In his first season with the Dallas Mavericks, DeJuan Blair couldn’t have written a better and more personal playoff script for himself.
Blair knew he was no longer needed in San Antonio after he was relegated to the Spurs’ bench during last year’s NBA Finals against the Miami Heat.
So when he became a free agent in July, the 6-foot-7, 270-pound center signed a one-year contract with the Mavericks for the veteran minimum price of $884,293, and had one important thing on his mind.
Blair wanted a piece of the Spurs.
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He felt misused by the Spurs, and wanted to get some form of retribution.
The Mavericks were able to cash in on Blair’s determination against the Spurs on Wednesday in Game 2 of their best-of-seven first-round playoff series.
After starting center Samuel Dalembert went to the bench for his regular rest in Game 2, backup center Brandan Wright quickly was whistled for two fouls, forcing coach Rick Carlisle to turn to Blair.
Blair responded with eight points, a game-high-tying seven rebounds and a game-high four steals to help the Mavericks beat the Spurs 113-92.
For Blair, who spent his first four seasons with the Spurs, it was sweet revenge.
“This is something that’s a dream, to always go against somebody who knows you well, just like you know them,’’ Blair said after Friday’s practice. “I’m just excited like everybody else.”
A second-round draft pick out of Pittsburgh in 2009, Blair was equally excited because he celebrated his 25th birthday on Tuesday. He hopes to continue that excitement when the Mavericks and Spurs play at 3:30 p.m. Saturday in Game 3.
Earlier this week, Blair was in a store on the famed River Walk in San Antonio when someone asked him why he was wearing Mavericks gear.
“They didn’t know I played for the Mavs,” Blair said. “It was kind of funny.’’
He wasn’t laughing when he produced zeros across the board while playing four uneventful minutes in the Mavs’ 90-85 loss to the Spurs in the series opener.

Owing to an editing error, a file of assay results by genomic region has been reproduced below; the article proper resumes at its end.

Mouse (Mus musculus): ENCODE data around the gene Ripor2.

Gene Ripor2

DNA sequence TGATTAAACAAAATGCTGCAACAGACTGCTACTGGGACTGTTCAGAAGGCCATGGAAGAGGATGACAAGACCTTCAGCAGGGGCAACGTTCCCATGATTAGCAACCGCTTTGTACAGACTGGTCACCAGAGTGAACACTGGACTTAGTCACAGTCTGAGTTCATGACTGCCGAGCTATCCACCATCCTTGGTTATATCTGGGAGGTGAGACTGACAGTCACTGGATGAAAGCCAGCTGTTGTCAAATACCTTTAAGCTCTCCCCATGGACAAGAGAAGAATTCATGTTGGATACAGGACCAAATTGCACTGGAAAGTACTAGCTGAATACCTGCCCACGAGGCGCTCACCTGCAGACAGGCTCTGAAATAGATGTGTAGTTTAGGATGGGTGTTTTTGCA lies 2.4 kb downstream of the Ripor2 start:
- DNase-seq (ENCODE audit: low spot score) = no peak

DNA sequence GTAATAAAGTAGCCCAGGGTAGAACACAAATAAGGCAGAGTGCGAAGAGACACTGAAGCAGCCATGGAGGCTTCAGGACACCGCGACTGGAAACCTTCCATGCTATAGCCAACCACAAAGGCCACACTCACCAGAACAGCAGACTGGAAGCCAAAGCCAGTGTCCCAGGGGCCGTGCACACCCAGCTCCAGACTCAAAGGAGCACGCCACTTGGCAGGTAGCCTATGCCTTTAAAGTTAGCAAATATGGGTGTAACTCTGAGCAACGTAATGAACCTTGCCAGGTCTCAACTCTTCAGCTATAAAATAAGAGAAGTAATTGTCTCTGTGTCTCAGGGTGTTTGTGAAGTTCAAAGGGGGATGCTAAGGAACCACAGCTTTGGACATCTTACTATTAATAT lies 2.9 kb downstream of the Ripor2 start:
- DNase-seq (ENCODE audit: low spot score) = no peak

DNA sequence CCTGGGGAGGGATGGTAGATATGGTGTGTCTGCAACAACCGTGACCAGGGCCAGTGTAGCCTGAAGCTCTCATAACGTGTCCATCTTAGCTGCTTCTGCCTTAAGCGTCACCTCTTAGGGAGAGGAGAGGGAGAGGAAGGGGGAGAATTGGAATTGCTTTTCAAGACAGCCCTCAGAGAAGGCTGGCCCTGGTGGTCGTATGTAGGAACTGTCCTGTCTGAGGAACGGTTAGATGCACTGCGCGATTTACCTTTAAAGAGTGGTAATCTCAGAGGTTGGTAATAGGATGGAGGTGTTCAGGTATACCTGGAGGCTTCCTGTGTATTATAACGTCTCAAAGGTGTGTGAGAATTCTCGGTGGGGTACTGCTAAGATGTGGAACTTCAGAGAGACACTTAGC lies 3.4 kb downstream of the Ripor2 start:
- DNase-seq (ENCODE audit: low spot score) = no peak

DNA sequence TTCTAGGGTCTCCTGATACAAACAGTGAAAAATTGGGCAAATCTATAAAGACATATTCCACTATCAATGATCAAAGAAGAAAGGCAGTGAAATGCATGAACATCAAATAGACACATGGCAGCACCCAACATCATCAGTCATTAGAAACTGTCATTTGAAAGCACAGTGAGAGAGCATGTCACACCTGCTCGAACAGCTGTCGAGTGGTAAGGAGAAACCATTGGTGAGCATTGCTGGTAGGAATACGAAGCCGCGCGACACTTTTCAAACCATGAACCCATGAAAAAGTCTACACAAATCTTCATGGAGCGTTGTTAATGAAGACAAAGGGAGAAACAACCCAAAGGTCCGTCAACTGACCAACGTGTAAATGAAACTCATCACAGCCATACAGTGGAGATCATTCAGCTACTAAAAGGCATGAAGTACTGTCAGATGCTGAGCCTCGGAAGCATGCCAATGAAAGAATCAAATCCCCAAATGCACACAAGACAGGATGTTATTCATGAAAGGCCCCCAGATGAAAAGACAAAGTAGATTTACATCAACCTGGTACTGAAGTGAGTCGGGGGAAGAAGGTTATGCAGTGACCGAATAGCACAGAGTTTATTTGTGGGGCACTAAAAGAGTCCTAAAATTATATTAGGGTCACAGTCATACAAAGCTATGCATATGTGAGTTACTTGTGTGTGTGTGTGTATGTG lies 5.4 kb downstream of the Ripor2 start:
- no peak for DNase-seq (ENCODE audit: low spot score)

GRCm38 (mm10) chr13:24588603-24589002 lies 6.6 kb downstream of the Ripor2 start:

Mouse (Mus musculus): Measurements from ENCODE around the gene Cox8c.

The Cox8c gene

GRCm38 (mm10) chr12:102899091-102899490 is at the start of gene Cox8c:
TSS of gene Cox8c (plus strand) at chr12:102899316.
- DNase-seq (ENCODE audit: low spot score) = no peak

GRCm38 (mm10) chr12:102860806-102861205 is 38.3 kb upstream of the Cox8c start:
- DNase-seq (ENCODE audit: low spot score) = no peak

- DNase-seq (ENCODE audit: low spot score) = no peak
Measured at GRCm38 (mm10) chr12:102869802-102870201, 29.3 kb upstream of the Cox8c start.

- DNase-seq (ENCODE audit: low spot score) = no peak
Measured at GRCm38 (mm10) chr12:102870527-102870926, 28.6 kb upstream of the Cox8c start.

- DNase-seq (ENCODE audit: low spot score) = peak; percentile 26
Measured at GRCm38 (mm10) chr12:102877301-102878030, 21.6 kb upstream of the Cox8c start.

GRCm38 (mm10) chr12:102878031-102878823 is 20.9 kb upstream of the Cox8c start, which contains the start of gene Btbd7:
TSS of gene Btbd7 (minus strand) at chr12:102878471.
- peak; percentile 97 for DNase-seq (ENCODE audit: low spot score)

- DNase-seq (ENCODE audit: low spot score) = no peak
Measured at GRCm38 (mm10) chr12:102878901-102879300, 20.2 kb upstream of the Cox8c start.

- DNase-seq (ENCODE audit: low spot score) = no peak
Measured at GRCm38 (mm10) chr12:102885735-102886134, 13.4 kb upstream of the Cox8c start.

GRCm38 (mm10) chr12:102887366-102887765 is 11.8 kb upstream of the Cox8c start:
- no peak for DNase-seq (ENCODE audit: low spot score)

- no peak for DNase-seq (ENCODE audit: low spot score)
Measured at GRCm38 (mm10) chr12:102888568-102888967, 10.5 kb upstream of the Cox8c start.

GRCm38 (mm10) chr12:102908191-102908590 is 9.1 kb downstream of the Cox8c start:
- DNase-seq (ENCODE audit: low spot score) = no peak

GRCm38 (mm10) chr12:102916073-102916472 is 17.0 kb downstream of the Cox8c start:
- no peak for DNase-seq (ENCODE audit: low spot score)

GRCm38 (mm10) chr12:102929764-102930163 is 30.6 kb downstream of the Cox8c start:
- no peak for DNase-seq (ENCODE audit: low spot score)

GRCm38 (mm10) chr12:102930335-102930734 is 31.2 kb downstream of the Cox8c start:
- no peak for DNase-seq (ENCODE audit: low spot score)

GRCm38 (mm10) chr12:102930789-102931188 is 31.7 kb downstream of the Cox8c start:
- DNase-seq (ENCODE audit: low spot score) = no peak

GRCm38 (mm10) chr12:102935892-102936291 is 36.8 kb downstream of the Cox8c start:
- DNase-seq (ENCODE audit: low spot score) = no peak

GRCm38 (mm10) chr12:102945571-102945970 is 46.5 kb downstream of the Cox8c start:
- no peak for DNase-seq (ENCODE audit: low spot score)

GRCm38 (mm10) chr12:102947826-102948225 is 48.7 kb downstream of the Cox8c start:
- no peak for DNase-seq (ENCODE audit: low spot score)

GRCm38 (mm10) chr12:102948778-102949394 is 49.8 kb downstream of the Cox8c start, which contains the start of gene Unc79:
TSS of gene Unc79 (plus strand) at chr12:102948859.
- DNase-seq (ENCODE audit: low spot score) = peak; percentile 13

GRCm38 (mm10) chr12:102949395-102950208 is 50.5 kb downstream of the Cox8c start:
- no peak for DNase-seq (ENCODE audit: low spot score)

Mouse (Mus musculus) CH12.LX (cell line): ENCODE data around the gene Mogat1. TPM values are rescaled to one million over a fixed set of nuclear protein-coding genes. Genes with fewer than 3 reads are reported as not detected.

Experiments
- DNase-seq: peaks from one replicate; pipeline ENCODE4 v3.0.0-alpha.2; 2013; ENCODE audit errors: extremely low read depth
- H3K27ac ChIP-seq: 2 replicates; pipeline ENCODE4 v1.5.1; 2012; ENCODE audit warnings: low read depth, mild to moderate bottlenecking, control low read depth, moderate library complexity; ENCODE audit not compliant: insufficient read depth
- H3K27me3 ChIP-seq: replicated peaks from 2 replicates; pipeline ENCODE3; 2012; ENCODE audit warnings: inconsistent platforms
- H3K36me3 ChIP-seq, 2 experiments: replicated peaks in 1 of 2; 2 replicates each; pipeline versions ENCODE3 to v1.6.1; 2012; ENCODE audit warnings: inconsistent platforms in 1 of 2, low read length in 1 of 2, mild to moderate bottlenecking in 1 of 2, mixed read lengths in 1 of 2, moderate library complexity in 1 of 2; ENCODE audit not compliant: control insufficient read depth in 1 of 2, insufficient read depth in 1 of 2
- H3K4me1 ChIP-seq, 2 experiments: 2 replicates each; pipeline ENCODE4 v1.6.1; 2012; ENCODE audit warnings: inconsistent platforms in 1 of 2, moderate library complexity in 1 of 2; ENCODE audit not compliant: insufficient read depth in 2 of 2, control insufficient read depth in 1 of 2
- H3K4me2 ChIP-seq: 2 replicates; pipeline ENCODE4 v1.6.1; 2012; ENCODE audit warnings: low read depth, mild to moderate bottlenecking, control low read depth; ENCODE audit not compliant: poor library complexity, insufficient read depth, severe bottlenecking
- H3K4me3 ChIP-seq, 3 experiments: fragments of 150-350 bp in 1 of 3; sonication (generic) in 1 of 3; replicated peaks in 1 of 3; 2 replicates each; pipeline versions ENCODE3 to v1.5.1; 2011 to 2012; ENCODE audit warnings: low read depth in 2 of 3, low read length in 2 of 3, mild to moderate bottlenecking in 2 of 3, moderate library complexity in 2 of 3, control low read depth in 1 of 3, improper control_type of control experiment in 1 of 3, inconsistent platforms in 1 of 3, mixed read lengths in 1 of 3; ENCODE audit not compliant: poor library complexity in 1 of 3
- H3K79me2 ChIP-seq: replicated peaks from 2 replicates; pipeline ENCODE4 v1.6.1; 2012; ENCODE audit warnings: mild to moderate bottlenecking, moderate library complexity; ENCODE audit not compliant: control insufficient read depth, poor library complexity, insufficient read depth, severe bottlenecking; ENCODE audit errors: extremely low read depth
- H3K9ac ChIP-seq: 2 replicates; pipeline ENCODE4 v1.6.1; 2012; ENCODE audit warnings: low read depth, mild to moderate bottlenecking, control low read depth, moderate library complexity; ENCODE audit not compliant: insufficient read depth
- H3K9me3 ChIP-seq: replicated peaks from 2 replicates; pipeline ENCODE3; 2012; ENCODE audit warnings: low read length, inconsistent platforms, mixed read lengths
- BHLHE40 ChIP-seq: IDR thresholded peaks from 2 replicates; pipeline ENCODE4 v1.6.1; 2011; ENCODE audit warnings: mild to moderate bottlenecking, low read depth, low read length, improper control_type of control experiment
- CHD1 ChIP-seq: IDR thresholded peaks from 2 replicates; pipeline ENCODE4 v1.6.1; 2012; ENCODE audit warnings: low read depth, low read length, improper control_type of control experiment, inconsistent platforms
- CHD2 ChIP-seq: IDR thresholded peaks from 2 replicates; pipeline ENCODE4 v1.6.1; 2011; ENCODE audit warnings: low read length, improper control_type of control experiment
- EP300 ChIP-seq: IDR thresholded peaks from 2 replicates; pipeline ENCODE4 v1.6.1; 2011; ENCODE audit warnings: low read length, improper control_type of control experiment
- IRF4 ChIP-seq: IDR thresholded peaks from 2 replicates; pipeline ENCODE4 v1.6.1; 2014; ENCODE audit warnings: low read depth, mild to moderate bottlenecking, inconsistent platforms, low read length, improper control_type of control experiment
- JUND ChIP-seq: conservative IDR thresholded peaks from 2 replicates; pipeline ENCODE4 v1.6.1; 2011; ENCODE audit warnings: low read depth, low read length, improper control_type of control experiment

Blair was deadly serious in Game 2.
“DeJuan played a very substantial role in the game,” Carlisle said. “Activity-wise he was terrific, he gives us a presence on the board, he played a physical type of game, so he’s ready and he’s got to be ready again [Saturday].
“We need everybody to play physical. This is the NBA playoffs. This isn’t a volleyball match. This is serious business.’’
Late in the third quarter Wednesday, Blair found himself way beyond the 3-point line while guarding Manu Ginobili.
Blair swiped the ball from Ginobili, then darted down court for a layup through heavy traffic, putting the Mavericks ahead 86-70.
Dalembert was impressed with the way Blair responded after barely playing in the series opener.
“The first game he didn’t play as much and the second game he came in and was still focused,” Dalembert said. “Throughout the whole season we realize that our minutes has been shared among the three [centers] and we never knew who the coach was going to call, and we just have to stay ready.’’
Blair was ready Wednesday in front of some of the same rowdy fans who supported him when he played for the Spurs.
“It’s pretty cool,” said Blair, who was booed when he entered Wednesday’s game. “Just the whole environment and the boos and all that was just something that was a lot of fun for me.”
Dalembert talked to Blair before the playoffs started in hopes of helping him remain on an even keel.
“A lot of times you don’t want to get too excited,” Dalembert said. “Sometimes you’re pumped up to play them and then you’re ready, and sometimes you’re just over-thinking it too much.
“As a youngster, you talk to [Blair] and stay on top of him, and he’s been ready. He’s focused, he knows what needs to be done, so he came in and did his thing.”
Blair’s focus spoke volumes about where his mind was against his former team.
“I’ve been in that position playing against other teams,’’ point guard Devin Harris said. “But for him to come back and give that type of effort, he hasn’t been playing a whole lot, but he’s been staying ready.
“That shows what kind of professional he is.”